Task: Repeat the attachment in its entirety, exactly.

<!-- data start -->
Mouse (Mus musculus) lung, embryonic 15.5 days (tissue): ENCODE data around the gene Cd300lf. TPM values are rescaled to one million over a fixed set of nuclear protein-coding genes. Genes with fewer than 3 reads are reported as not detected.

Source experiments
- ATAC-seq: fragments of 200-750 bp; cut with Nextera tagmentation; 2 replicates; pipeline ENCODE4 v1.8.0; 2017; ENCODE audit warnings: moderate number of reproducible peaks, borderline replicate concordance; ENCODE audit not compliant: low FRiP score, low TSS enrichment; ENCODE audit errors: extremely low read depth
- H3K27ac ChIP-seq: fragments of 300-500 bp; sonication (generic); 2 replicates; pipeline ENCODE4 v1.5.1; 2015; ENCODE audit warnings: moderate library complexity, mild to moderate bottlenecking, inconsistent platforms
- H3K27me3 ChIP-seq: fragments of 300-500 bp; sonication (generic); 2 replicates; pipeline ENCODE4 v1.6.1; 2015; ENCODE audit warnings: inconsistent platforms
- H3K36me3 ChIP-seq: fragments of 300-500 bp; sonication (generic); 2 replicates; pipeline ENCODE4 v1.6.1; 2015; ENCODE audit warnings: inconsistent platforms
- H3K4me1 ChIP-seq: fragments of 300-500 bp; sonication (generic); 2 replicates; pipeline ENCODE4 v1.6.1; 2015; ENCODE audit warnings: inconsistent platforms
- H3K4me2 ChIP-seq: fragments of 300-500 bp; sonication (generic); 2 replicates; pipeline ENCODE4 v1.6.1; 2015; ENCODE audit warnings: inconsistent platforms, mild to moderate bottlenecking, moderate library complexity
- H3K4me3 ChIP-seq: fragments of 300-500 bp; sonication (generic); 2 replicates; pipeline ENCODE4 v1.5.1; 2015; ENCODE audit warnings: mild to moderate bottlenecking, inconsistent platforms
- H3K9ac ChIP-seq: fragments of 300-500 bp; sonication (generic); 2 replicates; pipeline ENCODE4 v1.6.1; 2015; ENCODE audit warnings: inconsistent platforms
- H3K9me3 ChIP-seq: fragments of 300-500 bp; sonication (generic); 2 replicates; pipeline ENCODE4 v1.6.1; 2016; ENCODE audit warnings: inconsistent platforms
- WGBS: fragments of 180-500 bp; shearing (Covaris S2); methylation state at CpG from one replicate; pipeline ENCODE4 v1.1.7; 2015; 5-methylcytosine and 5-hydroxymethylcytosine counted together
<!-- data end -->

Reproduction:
Mouse (Mus musculus) lung, embryonic 15.5 days (tissue): ENCODE data around the gene Cd300lf. TPM values are rescaled to one million over a fixed set of nuclear protein-coding genes. Genes with fewer than 3 reads are reported as not detected.

Source experiments
- ATAC-seq: fragments of 200-750 bp; cut with Nextera tagmentation; 2 replicates; pipeline ENCODE4 v1.8.0; 2017; ENCODE audit warnings: moderate number of reproducible peaks, borderline replicate concordance; ENCODE audit not compliant: low FRiP score, low TSS enrichment; ENCODE audit errors: extremely low read depth
- H3K27ac ChIP-seq: fragments of 300-500 bp; sonication (generic); 2 replicates; pipeline ENCODE4 v1.5.1; 2015; ENCODE audit warnings: moderate library complexity, mild to moderate bottlenecking, inconsistent platforms
- H3K27me3 ChIP-seq: fragments of 300-500 bp; sonication (generic); 2 replicates; pipeline ENCODE4 v1.6.1; 2015; ENCODE audit warnings: inconsistent platforms
- H3K36me3 ChIP-seq: fragments of 300-500 bp; sonication (generic); 2 replicates; pipeline ENCODE4 v1.6.1; 2015; ENCODE audit warnings: inconsistent platforms
- H3K4me1 ChIP-seq: fragments of 300-500 bp; sonication (generic); 2 replicates; pipeline ENCODE4 v1.6.1; 2015; ENCODE audit warnings: inconsistent platforms
- H3K4me2 ChIP-seq: fragments of 300-500 bp; sonication (generic); 2 replicates; pipeline ENCODE4 v1.6.1; 2015; ENCODE audit warnings: inconsistent platforms, mild to moderate bottlenecking, moderate library complexity
- H3K4me3 ChIP-seq: fragments of 300-500 bp; sonication (generic); 2 replicates; pipeline ENCODE4 v1.5.1; 2015; ENCODE audit warnings: mild to moderate bottlenecking, inconsistent platforms
- H3K9ac ChIP-seq: fragments of 300-500 bp; sonication (generic); 2 replicates; pipeline ENCODE4 v1.6.1; 2015; ENCODE audit warnings: inconsistent platforms
- H3K9me3 ChIP-seq: fragments of 300-500 bp; sonication (generic); 2 replicates; pipeline ENCODE4 v1.6.1; 2016; ENCODE audit warnings: inconsistent platforms
- WGBS: fragments of 180-500 bp; shearing (Covaris S2); methylation state at CpG from one replicate; pipeline ENCODE4 v1.1.7; 2015; 5-methylcytosine and 5-hydroxymethylcytosine counted together